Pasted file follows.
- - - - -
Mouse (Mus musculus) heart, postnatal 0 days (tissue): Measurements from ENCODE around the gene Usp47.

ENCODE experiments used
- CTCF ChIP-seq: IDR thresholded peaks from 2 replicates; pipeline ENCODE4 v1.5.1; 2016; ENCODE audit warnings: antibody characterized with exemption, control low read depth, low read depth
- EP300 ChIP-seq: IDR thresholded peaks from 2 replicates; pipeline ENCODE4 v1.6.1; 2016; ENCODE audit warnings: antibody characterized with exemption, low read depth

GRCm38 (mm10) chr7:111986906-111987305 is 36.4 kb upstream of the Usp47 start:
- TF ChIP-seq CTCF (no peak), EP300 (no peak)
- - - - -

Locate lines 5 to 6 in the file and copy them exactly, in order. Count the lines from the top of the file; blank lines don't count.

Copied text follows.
GRCm38 (mm10) chr7:111986906-111987305 is 36.4 kb upstream of the Usp47 start:
- TF ChIP-seq CTCF (no peak), EP300 (no peak)